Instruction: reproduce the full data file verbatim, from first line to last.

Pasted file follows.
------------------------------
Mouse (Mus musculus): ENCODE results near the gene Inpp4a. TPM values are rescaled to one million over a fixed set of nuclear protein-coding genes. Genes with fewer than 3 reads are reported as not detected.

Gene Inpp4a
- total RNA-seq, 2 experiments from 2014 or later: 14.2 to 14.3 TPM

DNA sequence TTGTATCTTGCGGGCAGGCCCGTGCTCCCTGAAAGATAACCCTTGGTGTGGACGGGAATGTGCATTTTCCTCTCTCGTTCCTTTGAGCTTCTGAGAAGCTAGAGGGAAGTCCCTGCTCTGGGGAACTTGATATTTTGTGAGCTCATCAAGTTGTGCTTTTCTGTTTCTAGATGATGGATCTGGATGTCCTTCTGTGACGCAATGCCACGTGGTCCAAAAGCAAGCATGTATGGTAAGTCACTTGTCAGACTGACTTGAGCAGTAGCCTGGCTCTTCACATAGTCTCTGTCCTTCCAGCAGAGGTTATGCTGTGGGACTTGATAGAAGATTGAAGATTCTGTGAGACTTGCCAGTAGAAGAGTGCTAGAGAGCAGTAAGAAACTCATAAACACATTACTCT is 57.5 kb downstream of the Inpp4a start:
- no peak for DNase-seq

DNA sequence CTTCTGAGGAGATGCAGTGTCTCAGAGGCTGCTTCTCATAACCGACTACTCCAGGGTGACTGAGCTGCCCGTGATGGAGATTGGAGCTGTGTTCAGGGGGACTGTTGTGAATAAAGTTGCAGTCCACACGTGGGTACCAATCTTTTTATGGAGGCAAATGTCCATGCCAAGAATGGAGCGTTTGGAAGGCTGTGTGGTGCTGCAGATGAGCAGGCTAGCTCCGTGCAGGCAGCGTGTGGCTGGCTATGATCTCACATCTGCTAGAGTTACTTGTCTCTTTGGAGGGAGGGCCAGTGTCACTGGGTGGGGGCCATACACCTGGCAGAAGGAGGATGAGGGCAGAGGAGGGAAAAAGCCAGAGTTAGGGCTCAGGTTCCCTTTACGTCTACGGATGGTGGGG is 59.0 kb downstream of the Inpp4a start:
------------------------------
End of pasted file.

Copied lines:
Mouse (Mus musculus): ENCODE results near the gene Inpp4a. TPM values are rescaled to one million over a fixed set of nuclear protein-coding genes. Genes with fewer than 3 reads are reported as not detected.

Gene Inpp4a
- total RNA-seq, 2 experiments from 2014 or later: 14.2 to 14.3 TPM

DNA sequence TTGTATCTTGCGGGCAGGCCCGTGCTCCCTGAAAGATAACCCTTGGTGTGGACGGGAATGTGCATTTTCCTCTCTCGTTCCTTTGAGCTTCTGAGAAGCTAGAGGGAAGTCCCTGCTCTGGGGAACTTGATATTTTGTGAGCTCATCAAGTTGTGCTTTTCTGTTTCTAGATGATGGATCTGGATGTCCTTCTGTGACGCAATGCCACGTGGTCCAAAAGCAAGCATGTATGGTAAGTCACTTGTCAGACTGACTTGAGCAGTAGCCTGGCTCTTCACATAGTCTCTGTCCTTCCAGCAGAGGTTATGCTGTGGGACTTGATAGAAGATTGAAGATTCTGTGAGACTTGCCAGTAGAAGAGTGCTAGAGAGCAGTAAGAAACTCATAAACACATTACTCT is 57.5 kb downstream of the Inpp4a start:
- no peak for DNase-seq

DNA sequence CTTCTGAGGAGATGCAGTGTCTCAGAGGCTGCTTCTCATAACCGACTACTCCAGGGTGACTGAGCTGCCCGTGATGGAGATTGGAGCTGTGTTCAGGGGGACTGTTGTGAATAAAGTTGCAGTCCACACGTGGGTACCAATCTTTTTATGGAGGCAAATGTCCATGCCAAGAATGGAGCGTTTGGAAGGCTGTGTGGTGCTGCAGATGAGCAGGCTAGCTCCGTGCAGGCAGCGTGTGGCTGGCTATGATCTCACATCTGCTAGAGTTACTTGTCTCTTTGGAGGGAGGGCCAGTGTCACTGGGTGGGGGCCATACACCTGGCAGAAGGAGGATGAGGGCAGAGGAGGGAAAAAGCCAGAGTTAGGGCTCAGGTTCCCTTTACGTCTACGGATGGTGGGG is 59.0 kb downstream of the Inpp4a start: